Monday, 8 February 2010

The Ambassador - Inside the Life of a Working Diplomat

At the almost obligatory post GDSP tutorial drinks in the student union bar, I was struck by how a number of us were feeling overwhelmed with the demanding schedule and plethora of skills we are acquiring and expected to acquire for a career in diplomacy. The discussion progressed into expressing the anticipation of the feeling of relief when the course is over and we've got 'that job', how life would be great ... I conjured images of sipping champagne at glamorous residences and the background noise of chit chat of subjects of immense global impact on the world we live in.

Mauya, George and I then entered a fairly passionate discussion about what it REALLY meant to be an Ambassador and the real challenges one might face in such a career. The discussion made me recollect a book I read just before starting this course which cited a number of classical and contemporary analyses of what personal and professional characteristics an ambassador must have. The book by John Shaw titled 'The Ambassador - Inside the Life of a Working Diplomat' was an inside view of the experience of Jan Eliasson, the Swedish Ambassador to Washington during the pertinent period from 2000 to 2005 who was considered by many as one of the most skilled and accomplished diplomats.

If you feel overwhelmed, I want you to consider this:

Ottaviano Maggi, writing in 1596, set a high standard for what it takes to be an ambassador.

"An ambassador should be a trained theologian, should be well versed in Aristotle and Plato, and should be able at a moment's notice to solve the most abstruse problems in correct dialectical form; he should also be expert in mathematics, architecture, music, physics, and civil and canon law," he declared. "He should speak and write Latin fluently and must be proficient in Greek, Spanish, French, German and Turkish. While being a trained classical scholar, a historian, a geographer, and an expert in military science, he must also have a cultured taste for poetry. And above all he must be of excellent family, rich and endowed with a fine physical presence." (Mayer, The Diplomats).

All I can say is I'm glad I'm not doing this course in the 16th century :-)

Francois de Callieres, a French diplomat, described the work of ambassadors in exalted terms in a classical essay written in 1716 titled "On the Manner of Negotiation with Princes." An ambassador, he wrote, "indeed resembles in a certain sense the actor placed before the eyes of the public in order that he may play a great part, for his profession raises him above the ordinary condition of mankind and makes him into some sort the equal of the masters of the earth by that right representation which attaches to his service and by the special relations which his offices give him the mighty ones of the earth."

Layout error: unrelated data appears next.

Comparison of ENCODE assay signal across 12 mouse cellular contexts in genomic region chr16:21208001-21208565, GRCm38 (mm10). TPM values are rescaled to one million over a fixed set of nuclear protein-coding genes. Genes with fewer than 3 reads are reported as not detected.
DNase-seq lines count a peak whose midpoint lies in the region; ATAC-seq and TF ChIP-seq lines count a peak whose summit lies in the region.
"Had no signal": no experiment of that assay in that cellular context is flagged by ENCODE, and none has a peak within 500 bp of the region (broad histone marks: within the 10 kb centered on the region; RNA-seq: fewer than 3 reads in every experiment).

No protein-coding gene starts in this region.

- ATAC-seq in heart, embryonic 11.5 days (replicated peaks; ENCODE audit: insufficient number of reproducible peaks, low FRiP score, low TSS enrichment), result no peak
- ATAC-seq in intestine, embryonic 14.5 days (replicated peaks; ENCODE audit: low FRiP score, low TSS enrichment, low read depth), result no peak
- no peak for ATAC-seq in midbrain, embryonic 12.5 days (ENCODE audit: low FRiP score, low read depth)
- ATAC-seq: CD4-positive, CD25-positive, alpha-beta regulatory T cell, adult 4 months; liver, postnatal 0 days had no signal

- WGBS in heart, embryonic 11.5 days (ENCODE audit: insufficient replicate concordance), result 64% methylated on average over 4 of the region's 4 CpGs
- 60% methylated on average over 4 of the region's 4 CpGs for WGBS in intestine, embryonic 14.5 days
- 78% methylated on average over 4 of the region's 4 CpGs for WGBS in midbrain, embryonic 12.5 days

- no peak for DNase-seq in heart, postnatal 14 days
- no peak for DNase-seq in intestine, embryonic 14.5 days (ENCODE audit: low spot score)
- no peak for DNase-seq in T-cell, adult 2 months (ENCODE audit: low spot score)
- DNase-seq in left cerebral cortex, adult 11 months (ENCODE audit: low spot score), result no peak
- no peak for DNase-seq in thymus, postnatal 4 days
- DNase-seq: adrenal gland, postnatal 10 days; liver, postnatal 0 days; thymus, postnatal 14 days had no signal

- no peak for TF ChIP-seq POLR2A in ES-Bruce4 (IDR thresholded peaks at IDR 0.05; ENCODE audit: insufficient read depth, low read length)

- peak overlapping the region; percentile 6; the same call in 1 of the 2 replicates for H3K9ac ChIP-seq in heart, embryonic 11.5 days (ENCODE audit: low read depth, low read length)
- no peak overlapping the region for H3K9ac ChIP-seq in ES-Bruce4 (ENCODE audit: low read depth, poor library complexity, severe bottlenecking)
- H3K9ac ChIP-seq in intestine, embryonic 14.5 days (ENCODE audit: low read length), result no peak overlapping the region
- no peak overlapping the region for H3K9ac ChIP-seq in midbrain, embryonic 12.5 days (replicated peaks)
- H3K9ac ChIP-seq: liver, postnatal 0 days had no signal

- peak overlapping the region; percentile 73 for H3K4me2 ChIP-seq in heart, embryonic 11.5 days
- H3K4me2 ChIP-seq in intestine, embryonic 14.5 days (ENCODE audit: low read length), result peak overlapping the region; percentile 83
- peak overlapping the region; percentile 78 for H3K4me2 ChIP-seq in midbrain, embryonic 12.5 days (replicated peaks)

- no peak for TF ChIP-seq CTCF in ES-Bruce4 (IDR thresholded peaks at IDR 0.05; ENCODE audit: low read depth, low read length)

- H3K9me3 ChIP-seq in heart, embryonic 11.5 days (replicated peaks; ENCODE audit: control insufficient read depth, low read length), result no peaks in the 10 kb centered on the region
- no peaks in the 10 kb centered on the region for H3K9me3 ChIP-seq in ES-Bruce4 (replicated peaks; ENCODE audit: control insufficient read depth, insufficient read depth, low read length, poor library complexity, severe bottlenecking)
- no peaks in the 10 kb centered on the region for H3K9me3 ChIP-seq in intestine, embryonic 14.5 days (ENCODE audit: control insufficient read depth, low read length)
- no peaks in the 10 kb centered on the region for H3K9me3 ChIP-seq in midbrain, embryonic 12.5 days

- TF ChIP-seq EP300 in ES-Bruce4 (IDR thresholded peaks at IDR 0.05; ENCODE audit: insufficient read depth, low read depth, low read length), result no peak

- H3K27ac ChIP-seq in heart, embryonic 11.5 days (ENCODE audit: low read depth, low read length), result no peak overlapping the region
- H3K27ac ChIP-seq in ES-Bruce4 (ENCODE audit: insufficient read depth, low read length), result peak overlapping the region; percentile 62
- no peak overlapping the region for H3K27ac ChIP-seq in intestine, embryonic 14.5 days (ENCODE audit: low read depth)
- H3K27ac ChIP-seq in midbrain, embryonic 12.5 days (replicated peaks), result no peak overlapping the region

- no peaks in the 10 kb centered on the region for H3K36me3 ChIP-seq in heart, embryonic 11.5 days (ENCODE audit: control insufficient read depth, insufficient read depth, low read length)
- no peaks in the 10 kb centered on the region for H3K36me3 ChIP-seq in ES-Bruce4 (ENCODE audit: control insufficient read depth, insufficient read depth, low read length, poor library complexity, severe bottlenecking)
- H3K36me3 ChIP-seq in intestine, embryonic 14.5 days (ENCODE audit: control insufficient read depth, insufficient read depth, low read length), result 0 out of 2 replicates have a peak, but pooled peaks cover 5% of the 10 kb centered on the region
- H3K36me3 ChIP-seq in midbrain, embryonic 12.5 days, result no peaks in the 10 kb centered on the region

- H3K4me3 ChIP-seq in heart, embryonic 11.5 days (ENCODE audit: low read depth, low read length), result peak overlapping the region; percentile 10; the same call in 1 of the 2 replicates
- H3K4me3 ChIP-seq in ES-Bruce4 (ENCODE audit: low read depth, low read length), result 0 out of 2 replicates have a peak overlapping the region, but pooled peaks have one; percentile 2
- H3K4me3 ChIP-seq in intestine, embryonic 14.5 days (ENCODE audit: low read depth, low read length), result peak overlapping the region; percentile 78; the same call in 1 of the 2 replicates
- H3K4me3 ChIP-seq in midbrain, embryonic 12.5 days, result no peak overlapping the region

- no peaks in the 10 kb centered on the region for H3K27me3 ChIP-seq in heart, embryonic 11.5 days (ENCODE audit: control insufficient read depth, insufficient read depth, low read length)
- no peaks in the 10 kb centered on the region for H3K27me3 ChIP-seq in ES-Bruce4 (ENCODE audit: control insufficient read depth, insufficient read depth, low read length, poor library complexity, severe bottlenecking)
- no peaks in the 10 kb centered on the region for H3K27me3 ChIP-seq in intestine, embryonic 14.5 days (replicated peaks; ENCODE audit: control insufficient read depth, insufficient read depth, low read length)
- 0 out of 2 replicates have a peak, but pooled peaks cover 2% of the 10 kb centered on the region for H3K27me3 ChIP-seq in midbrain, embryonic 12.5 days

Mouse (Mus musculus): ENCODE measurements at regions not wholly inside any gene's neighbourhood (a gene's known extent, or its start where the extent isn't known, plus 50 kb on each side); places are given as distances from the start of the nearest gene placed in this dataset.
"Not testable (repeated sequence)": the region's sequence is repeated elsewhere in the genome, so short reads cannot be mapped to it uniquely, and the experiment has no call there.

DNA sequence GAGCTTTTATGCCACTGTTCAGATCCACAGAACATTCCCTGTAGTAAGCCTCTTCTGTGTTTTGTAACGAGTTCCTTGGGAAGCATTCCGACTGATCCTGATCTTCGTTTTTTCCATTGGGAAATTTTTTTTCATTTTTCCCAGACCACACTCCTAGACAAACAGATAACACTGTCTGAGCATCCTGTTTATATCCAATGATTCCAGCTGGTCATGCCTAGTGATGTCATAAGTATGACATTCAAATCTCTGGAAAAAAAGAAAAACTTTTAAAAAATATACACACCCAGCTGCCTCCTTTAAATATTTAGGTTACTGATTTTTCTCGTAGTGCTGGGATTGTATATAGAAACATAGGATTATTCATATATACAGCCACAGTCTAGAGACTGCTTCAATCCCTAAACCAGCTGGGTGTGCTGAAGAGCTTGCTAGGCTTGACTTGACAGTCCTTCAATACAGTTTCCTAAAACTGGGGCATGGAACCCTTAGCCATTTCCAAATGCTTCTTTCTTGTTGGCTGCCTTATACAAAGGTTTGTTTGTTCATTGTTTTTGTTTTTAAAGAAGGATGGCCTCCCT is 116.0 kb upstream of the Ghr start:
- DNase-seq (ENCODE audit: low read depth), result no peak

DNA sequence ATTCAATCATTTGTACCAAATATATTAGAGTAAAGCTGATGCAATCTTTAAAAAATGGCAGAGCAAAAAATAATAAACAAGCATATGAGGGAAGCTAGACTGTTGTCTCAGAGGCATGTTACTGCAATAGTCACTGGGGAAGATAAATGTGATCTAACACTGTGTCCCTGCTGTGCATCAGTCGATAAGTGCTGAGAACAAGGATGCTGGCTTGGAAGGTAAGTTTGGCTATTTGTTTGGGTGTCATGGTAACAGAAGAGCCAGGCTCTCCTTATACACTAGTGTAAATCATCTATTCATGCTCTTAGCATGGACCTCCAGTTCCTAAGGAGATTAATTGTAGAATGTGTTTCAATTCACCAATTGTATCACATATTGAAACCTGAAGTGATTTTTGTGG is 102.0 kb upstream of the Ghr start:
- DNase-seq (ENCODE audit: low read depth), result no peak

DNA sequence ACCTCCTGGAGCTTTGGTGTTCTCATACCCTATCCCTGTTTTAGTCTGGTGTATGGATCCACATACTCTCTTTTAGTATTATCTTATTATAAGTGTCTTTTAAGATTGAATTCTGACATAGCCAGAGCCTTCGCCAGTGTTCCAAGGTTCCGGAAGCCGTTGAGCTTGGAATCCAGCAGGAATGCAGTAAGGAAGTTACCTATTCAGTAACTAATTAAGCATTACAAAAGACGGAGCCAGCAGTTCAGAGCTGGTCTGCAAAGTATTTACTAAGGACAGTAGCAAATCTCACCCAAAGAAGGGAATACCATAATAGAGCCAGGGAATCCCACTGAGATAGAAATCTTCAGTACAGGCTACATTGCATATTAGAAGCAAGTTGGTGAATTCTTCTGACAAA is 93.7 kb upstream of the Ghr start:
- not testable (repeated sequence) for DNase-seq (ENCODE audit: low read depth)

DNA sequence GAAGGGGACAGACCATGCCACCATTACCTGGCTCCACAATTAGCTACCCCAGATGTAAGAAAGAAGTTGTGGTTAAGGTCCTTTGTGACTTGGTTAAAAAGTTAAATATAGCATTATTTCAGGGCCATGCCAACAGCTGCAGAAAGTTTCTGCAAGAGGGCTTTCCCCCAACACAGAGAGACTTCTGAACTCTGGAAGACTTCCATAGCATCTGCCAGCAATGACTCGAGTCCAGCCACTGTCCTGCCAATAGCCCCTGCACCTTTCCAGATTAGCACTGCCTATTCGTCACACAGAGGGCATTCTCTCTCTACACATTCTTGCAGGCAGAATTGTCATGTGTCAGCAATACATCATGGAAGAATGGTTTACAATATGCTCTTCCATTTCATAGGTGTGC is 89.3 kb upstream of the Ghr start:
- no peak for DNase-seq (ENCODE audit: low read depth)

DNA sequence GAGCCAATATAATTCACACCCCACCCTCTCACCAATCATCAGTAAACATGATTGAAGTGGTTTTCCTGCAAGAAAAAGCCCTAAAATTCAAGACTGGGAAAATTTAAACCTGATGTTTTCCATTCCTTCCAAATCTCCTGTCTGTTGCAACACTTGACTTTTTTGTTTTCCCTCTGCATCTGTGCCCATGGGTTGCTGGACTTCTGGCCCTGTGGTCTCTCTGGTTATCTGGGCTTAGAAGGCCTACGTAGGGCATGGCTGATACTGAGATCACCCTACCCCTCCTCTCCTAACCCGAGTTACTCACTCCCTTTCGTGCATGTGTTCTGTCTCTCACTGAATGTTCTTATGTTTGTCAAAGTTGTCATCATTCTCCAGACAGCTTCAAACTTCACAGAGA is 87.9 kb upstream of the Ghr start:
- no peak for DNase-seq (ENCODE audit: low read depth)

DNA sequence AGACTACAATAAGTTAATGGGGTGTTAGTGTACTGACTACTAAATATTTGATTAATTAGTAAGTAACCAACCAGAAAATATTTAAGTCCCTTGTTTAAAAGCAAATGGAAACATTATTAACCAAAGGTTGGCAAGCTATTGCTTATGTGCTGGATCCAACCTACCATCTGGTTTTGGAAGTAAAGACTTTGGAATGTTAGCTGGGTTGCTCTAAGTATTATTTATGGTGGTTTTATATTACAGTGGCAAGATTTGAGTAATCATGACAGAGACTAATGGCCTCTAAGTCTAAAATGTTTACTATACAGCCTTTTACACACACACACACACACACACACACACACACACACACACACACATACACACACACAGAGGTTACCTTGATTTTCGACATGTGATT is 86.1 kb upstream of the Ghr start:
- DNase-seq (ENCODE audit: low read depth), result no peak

De Callieres sees diplomacy and the work of an ambassador as a high calling and declares a good ambassador as worth his weight in gold. The French Diplomat also provides a list of required qualities for the ambassador that mirrors those of Ottaviano Maggi:

"An ambassador must have an observant mind, a spirit of application which refuses to be distracted by pleasures or frivolous amusements, a sound judgment which takes the measure of things as they are, and which goes straight to its goal by the shortest and most natural paths without wandering into useless refinements and subtleties which as a rule only succeed in repelling those with whom one is dealing. The negotiator must further possess that penetration which enables him to discover the thoughts of men and to know by the least movement of their countenances what passions are stirring within, for such movements are often betrayed even by the most practiced negotiator. He must also have a mind so fertile in expedients as easily to smooth away the difficulties which he meets in the course of his duty; he must have presence of mind to find a quick and pregnant reply even to unforeseen surprises, and by such judicious replies he must be able to recover himself when his foot has slipped. An equable humour, a tranquil and patient nature, always ready to listen with attention to those whom he meets ; an address always open, genial, civil, agreeable, with easy and ingratiating manners which assist largely in making a favourable impression upon those around him these things are the indispensable adjuncts to the negotiator's profession. Their opposite, the grave and cold air, a melancholy or rough exterior, may create a first impression which is not easily removed. Above all the good negotiator must have sufficient control over himself to resist the longing to speak before he has really thought what he shall say." (Francois de Callieres)


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